Freedman concludes that investor value is going to be created by analysts who can correctly value IP. “There’s a caveat; there is more correlation in the market now than at any time since the ’87 crash.” So, at this particular moment in time, finding transparent value anywhere in this market is near impossible. Eventually, Freedman hopes that we’ll return to “a market of stocks rather than a stock market” and that IP value will be identifiable based on three criteria:
- The value of the technology
- The ability of the group to bring the technology to market, and
- The quality of the legal work that protects the IP
One way Ocean Tomo monitors potential IP value is to measure maintenance rates. Via regression analysis, they found 53 factors that gave them predictability. They create an “IPQ” grade and they can predict how likely it is that the patents will be maintained. “Our assumption is that IP owners wouldn’t pay to maintain their patents if they didn’t think they were worth more than the maintenance costs,” explained Freedman.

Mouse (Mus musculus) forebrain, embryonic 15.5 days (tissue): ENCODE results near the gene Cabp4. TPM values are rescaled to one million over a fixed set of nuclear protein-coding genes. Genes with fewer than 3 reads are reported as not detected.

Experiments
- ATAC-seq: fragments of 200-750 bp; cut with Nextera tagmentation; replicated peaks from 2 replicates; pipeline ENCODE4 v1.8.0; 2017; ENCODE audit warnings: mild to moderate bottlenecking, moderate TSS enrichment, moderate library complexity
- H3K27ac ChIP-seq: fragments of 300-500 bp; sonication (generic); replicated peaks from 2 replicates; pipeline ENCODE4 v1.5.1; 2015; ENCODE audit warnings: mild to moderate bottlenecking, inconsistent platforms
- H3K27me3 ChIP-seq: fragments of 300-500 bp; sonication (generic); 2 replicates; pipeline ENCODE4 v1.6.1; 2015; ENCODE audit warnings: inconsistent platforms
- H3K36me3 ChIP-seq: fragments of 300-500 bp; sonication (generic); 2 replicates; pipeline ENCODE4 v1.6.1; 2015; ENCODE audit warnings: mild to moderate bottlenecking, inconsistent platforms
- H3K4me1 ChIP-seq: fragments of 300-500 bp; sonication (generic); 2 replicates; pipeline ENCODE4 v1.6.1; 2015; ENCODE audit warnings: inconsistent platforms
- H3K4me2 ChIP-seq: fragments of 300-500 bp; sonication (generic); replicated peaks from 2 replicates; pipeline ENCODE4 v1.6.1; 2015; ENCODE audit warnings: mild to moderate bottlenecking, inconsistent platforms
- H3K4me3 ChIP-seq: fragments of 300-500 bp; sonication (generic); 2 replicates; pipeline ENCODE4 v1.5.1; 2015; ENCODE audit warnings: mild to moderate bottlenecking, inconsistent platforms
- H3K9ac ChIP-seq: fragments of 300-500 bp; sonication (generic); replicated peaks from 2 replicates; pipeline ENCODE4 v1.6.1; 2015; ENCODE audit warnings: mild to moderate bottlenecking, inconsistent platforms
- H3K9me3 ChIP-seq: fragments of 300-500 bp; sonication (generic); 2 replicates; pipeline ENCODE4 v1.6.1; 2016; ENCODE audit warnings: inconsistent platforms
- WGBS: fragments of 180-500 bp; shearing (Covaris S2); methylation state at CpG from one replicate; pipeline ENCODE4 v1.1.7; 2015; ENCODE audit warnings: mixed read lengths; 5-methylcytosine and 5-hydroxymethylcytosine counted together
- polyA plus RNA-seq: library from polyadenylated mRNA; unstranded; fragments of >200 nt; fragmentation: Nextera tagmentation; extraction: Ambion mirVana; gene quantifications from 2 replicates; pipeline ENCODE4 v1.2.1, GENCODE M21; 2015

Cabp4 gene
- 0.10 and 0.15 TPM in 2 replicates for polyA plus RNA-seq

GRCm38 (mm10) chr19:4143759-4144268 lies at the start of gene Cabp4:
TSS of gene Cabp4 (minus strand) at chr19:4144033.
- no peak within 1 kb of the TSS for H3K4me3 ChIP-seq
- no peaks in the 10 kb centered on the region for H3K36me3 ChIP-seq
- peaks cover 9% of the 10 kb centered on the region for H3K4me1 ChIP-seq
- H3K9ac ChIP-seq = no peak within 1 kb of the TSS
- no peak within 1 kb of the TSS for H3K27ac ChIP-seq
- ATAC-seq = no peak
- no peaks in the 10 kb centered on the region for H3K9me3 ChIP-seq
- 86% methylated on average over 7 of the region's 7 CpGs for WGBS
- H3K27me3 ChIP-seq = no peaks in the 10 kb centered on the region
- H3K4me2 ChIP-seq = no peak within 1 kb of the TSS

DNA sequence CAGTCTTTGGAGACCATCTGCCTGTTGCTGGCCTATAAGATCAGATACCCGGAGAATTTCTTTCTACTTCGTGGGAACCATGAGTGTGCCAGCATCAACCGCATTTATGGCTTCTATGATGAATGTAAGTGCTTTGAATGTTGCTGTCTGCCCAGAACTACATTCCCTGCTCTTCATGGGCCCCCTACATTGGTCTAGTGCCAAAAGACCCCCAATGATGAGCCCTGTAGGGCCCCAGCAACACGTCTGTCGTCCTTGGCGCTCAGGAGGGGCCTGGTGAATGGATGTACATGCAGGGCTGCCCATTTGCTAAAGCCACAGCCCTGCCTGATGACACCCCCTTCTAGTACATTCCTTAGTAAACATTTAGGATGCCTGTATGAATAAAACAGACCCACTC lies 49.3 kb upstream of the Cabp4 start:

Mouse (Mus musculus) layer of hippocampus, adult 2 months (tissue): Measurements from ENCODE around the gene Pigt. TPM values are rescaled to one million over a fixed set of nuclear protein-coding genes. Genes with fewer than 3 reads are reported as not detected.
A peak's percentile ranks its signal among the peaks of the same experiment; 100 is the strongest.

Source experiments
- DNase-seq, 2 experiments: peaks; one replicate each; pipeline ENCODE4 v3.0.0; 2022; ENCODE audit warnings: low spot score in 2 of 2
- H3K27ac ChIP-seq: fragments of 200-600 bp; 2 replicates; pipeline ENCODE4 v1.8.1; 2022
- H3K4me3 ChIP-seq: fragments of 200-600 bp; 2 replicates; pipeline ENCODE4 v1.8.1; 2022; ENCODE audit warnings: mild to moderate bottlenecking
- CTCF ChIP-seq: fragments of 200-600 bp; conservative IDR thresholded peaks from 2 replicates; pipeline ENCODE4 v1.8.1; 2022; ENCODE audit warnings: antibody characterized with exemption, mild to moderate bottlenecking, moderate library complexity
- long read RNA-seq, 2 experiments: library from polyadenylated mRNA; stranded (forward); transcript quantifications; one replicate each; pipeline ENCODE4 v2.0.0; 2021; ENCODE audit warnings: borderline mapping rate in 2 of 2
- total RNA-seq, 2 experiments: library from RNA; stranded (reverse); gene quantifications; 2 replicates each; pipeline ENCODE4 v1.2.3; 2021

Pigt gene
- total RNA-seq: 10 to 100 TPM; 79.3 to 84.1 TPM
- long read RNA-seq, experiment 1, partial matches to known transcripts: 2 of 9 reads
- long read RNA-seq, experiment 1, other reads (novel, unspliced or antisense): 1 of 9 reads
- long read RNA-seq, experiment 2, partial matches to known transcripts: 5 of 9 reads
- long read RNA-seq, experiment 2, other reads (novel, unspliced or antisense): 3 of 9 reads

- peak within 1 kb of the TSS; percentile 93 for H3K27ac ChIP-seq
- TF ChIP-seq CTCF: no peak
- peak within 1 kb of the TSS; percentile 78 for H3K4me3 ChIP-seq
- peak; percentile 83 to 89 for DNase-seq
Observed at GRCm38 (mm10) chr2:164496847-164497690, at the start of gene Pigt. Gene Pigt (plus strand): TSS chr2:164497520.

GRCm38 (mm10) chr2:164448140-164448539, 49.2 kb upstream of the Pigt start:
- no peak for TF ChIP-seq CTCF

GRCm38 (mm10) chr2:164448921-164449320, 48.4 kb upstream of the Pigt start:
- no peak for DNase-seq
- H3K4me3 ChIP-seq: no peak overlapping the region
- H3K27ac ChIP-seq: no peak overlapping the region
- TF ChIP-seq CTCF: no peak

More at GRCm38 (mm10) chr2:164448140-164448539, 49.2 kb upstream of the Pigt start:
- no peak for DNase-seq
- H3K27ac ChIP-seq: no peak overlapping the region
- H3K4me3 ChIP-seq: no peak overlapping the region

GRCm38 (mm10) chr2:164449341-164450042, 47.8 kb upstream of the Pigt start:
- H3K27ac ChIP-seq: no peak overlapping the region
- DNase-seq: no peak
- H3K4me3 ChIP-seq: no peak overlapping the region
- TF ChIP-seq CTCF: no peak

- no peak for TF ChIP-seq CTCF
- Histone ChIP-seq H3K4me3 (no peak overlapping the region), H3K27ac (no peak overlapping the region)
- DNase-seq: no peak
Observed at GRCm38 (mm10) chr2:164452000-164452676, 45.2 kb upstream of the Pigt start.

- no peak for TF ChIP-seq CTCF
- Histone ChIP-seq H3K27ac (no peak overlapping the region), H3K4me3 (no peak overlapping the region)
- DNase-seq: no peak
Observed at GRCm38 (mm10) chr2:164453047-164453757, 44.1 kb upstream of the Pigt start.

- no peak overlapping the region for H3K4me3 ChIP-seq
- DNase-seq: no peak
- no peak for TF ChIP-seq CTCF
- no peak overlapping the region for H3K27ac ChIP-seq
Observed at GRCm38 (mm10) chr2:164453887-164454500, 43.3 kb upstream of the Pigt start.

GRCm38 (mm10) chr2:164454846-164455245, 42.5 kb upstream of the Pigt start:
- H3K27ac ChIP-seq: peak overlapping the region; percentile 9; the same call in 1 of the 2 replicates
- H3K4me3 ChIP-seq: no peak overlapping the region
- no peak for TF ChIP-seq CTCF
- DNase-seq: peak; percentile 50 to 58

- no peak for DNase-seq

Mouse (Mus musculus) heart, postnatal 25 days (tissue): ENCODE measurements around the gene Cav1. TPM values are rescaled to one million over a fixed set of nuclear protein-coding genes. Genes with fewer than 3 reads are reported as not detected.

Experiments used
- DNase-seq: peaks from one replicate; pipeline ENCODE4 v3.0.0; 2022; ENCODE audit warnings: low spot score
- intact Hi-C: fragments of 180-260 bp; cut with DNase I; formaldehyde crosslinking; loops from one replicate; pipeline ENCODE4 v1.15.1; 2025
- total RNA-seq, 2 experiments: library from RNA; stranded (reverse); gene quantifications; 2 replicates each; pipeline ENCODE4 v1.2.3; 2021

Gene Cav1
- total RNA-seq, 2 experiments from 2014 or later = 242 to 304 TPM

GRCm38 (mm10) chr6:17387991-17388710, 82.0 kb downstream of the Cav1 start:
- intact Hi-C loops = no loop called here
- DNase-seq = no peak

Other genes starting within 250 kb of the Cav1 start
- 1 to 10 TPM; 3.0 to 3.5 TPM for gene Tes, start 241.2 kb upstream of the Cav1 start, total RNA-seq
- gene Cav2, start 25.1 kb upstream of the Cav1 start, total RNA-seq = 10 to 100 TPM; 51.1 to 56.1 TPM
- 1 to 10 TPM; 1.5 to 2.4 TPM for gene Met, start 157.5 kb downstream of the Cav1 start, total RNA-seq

By combining this proprietary research with sector and other market trends (betas), OT has been able to create enhanced investment vehicles based on intellectual property value. For example, they have an enhanced NASDAQ fund, an enhanced S&P 500 Index fund, and others. “In all these cases we outperform their specific benchmarks with lower risk,” he claims. Evidence of this: OT’s 300 patent index (NYSE Euronext: OTPAT), the first IP indexed fund, invests in a diversified portfolio of 300 companies with the highest “innovation index.” Morningstar rates this fund 5-stars—and as the fund with the highest return over the last 3 ½ years.